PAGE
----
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Intent: The Great Disconnect of ADHD

In a recent viral social media reel, Dr. Russell Barkley can be heard describing the disconnect that people with ADHD experience between knowing what needs to be done and actually doing it. Dr Barkley states: “You have a brain. The front part of it is where you learn, the back part of it is where you do… But ADHD splits them apart. I don’t care what you know, you won’t do it. Brightest kid in the world? You won’t use it. [That’s the problem!] You can know stuff, and you won’t do stuff. …That’s called a performance disorder. … You’re going to have time blindness. You won’t be able to aim your behavior toward the future [or] to care for yourself as effectively as other people are able to do. You have intention deficit disorder. You have a disorder of performance, not knowledge. You know what to do but can’t do it. You have a disorder of the ‘when’ and the ‘where’, not the ‘what’ and the ‘how’. Your problem is NOT with knowing what to do. It’s with doing what you know.”

As much as I hated this sound-byte when I first heard it, it started to make sense soon enough. (Admittedly, I do still kinda hate it. I think it’s a little too harsh in tone.) But, I think it was helpful for me to be able to understand why I put things off so frequently. Let’s take working out, for instance. I’ve had the passing thought a thousand times, “I need to work out today.” I’ve even taken it as far as “I’m going to work out today,” yet I’ve rarely actually worked out any day. Don’t get me wrong, I’ve impulsively hit the streets to walk off some anxiety pretty frequently, but I’ve rarely effectively executed a plan to work out at a certain time in my daily routine.

I had the beginnings of intent, but I had no intention of working out.

Those of us with ADHD can be masters at heaping guilt upon ourselves for what was not done. (See my previous blog post on the Default Mode Network.) I want us to be careful to not repeat this error here. When I hear the word “intention” in this context, I think of someone being confronted in a high-conflict situation. “You said you were going to do it, but you never had any intention of following through! You’re a liar!” (My default mode network loves some drama!) Please hear me, though, this is NOT what I mean to suggest. The “intention” I am discussing here is a much more innocent concept that is simply skipped by a brain that functions differently than the next person’s brain. Not forming the intention is not malicious or for purposes of misleading. It’s not even lazy! Not forming the intention is merely skipped, omitted from the process in error. That’s called ADHD.

My ADHD-affected brain knows the ‘what’ and the ‘how’ of working out. It knows I need to get up off the couch and do it. It even knows the basic routines to do. I’ve been doing these routines since high school (…er, not doing them, mostly). However, in this particular case my brain doesn’t know the ‘when’. It hasn’t looked at the day to build a schedule that included a work-out at a specific time. I didn’t know ‘where’ in my routine I would create space for the work-out. So, I do what I’ve always done and leave it to chance that the magical work-out fairy will come inspire me to action. (She doesn’t.)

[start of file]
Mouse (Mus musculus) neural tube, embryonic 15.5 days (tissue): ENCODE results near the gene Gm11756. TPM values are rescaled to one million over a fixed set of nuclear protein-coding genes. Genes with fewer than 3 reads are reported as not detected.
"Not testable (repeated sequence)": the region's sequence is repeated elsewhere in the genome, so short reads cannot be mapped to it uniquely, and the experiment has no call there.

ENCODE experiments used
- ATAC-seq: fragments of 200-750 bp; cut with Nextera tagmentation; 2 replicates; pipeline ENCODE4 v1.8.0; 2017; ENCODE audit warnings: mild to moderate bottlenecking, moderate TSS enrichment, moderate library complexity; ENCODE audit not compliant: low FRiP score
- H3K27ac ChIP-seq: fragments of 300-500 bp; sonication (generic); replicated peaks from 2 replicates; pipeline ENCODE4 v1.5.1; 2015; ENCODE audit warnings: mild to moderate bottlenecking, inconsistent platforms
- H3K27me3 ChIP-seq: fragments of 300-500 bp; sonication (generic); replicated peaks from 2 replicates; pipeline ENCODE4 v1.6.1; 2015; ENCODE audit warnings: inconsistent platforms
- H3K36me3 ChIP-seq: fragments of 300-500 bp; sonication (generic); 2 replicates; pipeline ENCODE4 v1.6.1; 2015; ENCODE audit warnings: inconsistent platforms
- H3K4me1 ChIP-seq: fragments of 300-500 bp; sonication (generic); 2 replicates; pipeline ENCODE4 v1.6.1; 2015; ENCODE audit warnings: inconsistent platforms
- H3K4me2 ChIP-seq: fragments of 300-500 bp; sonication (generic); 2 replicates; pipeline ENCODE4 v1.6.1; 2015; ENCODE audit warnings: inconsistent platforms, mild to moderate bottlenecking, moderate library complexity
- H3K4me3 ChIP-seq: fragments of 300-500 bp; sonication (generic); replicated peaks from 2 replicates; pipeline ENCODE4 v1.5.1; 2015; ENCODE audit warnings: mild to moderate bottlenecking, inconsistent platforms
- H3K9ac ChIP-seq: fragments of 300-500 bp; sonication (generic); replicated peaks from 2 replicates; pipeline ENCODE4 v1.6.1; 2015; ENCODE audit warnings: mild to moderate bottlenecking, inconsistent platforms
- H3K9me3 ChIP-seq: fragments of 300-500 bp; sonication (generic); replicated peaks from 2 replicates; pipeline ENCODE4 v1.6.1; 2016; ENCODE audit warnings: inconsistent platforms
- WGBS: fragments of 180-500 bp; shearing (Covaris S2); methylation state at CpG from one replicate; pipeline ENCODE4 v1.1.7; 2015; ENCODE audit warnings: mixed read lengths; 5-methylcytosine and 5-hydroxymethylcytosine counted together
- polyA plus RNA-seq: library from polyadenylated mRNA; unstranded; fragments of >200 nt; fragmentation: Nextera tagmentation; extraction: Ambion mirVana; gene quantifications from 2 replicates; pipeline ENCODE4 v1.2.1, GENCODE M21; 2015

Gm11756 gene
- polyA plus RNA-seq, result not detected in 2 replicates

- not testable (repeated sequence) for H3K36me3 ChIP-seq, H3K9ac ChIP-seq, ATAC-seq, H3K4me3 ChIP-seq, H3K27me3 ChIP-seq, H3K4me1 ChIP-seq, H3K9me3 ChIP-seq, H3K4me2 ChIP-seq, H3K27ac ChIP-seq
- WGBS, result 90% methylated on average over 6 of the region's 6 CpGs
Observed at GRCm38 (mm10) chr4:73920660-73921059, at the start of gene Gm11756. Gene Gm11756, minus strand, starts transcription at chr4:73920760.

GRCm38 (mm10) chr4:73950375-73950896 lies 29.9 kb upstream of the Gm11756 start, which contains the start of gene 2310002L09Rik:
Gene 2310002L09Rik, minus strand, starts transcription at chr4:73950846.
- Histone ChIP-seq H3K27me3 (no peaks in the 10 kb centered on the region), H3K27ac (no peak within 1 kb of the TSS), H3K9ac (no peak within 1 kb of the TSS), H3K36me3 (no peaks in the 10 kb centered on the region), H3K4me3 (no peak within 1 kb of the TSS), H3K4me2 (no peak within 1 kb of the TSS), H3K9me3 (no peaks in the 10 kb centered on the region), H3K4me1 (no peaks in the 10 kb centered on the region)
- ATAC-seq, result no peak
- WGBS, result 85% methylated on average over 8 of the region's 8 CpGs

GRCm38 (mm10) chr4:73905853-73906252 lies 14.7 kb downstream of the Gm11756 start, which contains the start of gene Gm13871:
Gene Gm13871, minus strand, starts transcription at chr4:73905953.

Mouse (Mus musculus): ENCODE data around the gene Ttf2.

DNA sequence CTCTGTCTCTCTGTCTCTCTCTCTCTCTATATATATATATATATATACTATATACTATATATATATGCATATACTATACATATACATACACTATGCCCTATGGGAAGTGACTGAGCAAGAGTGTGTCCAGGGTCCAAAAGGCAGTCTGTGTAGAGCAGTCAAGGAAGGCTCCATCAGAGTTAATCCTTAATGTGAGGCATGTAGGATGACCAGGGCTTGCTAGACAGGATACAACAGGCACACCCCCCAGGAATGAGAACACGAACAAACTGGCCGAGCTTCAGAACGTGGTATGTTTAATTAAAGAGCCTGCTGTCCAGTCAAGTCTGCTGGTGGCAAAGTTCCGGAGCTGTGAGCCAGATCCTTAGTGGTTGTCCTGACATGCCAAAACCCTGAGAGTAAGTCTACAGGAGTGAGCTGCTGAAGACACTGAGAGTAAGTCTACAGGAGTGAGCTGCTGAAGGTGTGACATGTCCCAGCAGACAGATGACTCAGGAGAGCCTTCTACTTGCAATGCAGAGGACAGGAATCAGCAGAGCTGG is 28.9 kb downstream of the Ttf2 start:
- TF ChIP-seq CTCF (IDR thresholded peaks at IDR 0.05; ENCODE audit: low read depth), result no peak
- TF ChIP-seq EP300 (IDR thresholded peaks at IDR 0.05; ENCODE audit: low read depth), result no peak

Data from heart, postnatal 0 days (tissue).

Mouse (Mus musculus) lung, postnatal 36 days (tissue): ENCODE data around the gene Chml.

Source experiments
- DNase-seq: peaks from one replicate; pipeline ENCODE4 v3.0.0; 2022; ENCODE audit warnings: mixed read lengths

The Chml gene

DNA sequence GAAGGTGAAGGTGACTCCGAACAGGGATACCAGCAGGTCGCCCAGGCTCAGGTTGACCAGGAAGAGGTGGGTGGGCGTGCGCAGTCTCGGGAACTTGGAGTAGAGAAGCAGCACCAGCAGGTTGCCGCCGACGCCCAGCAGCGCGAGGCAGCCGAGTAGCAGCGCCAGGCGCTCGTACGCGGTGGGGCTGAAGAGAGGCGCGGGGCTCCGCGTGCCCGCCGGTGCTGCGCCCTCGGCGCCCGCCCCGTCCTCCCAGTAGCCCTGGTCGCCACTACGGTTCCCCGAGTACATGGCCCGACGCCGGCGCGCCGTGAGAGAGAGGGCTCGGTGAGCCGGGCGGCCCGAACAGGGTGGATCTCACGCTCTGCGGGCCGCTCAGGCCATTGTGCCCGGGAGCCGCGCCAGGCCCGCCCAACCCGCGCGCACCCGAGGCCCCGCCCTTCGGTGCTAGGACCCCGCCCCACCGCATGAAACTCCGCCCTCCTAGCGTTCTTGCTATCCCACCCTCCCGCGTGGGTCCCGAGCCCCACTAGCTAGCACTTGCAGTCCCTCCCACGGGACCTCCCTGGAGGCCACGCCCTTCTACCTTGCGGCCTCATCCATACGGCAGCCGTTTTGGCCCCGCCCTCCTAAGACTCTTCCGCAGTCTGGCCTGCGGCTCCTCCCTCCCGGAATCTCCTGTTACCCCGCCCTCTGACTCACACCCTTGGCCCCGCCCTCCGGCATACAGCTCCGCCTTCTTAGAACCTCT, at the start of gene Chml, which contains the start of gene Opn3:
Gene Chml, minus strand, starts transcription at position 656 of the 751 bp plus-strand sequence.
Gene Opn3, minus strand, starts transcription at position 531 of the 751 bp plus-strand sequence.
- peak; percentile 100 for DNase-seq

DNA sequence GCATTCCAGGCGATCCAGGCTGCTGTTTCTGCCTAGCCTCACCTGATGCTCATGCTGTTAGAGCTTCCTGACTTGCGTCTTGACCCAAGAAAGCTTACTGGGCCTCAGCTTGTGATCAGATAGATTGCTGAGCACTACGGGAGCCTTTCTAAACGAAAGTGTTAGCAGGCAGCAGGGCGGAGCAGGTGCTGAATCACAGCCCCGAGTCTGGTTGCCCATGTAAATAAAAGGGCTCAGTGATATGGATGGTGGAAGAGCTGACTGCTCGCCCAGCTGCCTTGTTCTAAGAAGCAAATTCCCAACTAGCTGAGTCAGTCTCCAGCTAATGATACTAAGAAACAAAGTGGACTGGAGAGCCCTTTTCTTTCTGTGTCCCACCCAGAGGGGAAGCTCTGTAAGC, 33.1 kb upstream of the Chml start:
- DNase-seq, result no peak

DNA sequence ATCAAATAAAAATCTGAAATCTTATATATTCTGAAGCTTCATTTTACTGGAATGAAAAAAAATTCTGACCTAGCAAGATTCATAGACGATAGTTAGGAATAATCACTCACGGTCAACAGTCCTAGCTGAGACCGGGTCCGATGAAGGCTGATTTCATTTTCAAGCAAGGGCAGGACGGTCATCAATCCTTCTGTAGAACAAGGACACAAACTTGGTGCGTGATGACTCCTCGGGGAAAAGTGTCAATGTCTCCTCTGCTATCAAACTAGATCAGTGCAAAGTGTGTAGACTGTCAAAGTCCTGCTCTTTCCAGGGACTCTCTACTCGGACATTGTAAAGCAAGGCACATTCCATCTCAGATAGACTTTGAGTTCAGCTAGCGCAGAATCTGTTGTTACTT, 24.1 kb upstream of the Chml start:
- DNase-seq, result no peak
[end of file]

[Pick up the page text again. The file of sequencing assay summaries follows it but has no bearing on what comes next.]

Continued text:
People with ADHD can learn to be mindfully aware of what their brain is struggling with at any given moment. This helps us be more present in the moment and helps us to bolster our executive functioning (to an extent) as needed. Part of the solution to a lack of intention is to realize when we are being affected by this lack of intention. I suggest that the things we feel the most frequent self-condemnation for not doing are the things that most badly need our focused intent. Try making a special effort here to assign one of those tasks a realistic ‘when’ and ‘where’ today. Decide and plan for this task to be accomplished. It may hurt your brain to do this. It hurts mine most days, but planning is a mental muscle that gets stronger with practice. Then, when the time comes, actually follow through with completing the task. You’ll feel so much better, but what’s more - the thing will actually be DONE! [Special Note: Do not allow yourself to revel in any self-condemnation you may feel about these things. Merely start fresh where you are today. And if you mess up, start fresh tomorrow. And again the next day until a new routine is created.]

As always, I suggest working with a psychiatrist and a counselor to best manage ADHD. You absolutely can take back control and become an effective goal-setter who is even pretty good at follow through. If you’d like to set up an appointment to see me and work on this sort of thing, use the link on my website here: and click “Book Now”. Or, call 770 615 6300. Georgia residents only.

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